You know how much money is coming in, and it should be more than enough to make ends meet and even put away a little something in the savings account each month. So, why does it seem like you have to stretch every cent once you reach the final days of every month? And why hasn’t your savings account seen a deposit since you got that birthday check from your Gram-gram last November? We think we might have the answer.
“Beware of little expenses. A small leak will sink a great ship.” So said Benjamin Franklin, great American inventor, statesman, and all around revolutionary guy. As one of the smartest dudes in American history, we think he’s worth listening to. So, let’s all take a moment to reflect on this knowledge he dropped way back in the day. If we’re picking up what ole’ Ben was throwing down, and we think we are, here’s the gist: no matter how sound your financial ship might seem, how padded the bank account, those little pleasures, those petty little purchases we make day in and day out that seem so small as to be insignificant, they add up, and quick! Maybe you won’t find yourself destitute and out on the street because of them, but you might find that the new car or new house you’ve been dreaming about or that college education for your children remains out of reach. Do you really want those ships to sink?
So, just where are those leaks? While we don’t know your exact spending habits (because that would be creepy), we do know a few things about how people spend money today. So read on to discover three of the most common financial leaks that plague our bank accounts: coffee, cigarettes, alcohol. Don’t worry, we’re not telling you to quit these things. We want you to save money. That said, each of these habits could lead to substantial financial leaks.
Coffee. When you make coffee at home you’re spending mere cents. Buy that same cup of joe at Starbucks and you’re paying over two dollars. For a small! Don’t get us started on lattes and blended coffees that cost between four and six dollars a pop. Do that every day and you’re spending around $120-$180 a month. No offense, but that’s insanity. So what to do? Make your own coffee at home and at work and occasionally treat yourself to coffee out. It won’t kill you, we promise. In fact, cutting out all of that sugar will do quite the opposite.
Cigarettes. A single pack of cigarettes can cost anywhere between $6 and $14, depending on the state you’re in. That’s between $180 and $420 per month if you’re a pack-a-day smoker. The irony here is that you’re paying money to slowly kill yourself. That means medical expenses later on in life due to the toll cigarettes take on your body. We said we wouldn’t tell you to quit them, and well, we lied a little bit. Switching to vaping (e-smoking) has both immediate and long-term financial benefits. For instance, with NJOY vaporizer kits, you can get up and running with all the gear you need plus e-juice for as low as $49.99. And because vaping doesn’t carry the same health risks that smoking does, you’ll likely save money on medical fees down the road.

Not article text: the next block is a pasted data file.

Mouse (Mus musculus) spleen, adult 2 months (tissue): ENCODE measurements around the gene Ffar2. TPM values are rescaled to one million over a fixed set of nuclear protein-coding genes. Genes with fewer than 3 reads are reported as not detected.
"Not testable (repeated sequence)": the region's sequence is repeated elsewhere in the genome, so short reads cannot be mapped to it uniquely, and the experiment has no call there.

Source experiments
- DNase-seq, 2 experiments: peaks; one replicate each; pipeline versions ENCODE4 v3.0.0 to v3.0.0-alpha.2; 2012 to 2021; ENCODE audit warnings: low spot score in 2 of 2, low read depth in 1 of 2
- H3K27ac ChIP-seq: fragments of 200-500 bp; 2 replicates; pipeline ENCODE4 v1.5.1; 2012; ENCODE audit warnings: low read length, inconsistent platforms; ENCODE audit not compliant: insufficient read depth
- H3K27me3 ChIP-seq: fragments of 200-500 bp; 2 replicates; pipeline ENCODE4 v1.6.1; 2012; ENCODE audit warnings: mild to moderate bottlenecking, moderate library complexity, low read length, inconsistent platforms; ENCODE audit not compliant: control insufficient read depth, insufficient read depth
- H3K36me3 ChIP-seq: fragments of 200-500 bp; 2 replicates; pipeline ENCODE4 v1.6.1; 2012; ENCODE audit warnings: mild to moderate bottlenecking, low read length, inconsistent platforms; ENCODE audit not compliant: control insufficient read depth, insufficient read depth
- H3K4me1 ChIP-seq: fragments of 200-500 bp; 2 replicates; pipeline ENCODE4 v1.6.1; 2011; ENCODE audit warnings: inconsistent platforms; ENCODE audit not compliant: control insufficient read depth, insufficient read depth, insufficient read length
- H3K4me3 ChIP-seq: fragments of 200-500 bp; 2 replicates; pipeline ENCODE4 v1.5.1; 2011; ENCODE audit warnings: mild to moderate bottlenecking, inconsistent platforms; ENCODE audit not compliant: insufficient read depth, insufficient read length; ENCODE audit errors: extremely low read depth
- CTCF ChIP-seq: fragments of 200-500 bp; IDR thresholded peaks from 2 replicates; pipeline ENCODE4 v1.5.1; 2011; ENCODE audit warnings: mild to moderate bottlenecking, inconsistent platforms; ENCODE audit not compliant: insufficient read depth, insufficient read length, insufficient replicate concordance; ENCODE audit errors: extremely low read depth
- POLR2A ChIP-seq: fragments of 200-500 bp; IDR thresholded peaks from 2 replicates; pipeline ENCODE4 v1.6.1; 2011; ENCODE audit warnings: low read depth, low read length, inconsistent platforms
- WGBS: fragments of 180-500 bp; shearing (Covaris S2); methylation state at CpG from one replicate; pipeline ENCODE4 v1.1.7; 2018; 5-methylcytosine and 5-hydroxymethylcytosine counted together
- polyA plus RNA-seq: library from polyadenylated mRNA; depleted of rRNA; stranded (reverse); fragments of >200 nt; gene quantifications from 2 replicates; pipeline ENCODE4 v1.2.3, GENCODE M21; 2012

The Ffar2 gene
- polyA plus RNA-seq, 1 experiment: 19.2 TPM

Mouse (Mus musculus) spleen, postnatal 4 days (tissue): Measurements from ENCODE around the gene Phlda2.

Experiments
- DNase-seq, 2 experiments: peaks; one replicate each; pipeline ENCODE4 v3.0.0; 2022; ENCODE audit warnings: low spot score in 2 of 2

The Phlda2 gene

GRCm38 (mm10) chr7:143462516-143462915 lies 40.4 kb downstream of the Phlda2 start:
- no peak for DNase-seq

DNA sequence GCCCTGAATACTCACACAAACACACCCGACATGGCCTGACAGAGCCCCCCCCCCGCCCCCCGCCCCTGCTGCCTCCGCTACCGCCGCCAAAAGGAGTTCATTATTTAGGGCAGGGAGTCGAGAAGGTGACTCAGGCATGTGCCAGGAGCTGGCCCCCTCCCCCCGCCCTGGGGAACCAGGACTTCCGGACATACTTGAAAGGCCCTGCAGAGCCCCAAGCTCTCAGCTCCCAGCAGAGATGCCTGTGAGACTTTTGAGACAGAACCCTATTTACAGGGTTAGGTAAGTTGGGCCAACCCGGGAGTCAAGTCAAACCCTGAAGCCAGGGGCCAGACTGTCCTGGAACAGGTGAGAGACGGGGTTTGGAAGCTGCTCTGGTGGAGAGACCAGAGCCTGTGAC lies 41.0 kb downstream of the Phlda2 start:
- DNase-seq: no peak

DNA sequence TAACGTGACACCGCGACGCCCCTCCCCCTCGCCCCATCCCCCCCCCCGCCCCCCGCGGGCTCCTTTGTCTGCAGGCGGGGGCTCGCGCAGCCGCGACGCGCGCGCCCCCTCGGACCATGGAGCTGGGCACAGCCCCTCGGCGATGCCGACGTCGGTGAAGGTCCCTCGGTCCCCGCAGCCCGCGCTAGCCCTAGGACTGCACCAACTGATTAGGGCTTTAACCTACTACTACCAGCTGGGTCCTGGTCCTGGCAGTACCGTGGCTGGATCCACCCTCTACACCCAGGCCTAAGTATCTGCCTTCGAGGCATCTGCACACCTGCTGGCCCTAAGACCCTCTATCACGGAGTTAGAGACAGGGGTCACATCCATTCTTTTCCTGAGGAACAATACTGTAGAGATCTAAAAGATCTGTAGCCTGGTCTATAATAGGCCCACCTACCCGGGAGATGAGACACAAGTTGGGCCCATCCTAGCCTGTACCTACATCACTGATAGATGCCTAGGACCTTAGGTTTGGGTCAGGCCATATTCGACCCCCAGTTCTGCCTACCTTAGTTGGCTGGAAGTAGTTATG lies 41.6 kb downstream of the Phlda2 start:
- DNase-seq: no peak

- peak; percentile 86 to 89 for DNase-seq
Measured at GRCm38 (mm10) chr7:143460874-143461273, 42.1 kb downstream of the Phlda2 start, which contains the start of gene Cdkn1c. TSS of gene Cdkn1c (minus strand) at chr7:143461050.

Alcohol. The cost of drinking every day can get pretty high, depending on your particular poison, as the bartenders like to say. Two glasses of wine a night—if you’re drinking, say, $8 bottles—ends up costing you $120 a month. That’s assuming you can stand the $8 stuff. If you’re palate is more refined, it’s going to be hard to dip below $12 a bottle, which brings the total to $180 a month. And it only goes up from there. Of course, drinking every day—even within the surgeon general’s guidelines—taxes the liver over time and leads to weight gain because of all those liquid calories, both of which can create medical expenses down the road. So, why not cut back a bit and save some money? Why not drink only on weekends or special occasions? Believe it or not, life sober manages to be pretty all right. When it comes to drinking at bars and restaurants, all we can say is don’t do it. The markup on drinks is astronomical. The cost of two beers at a bar generally will get you a twelve-pack at the grocery store. That’s a no-brainer.
There you have it: three possible leaks in your financial ship. Plug those leaks up and watch as your debt decreases and your bank account set sails on the seas of economic stability.
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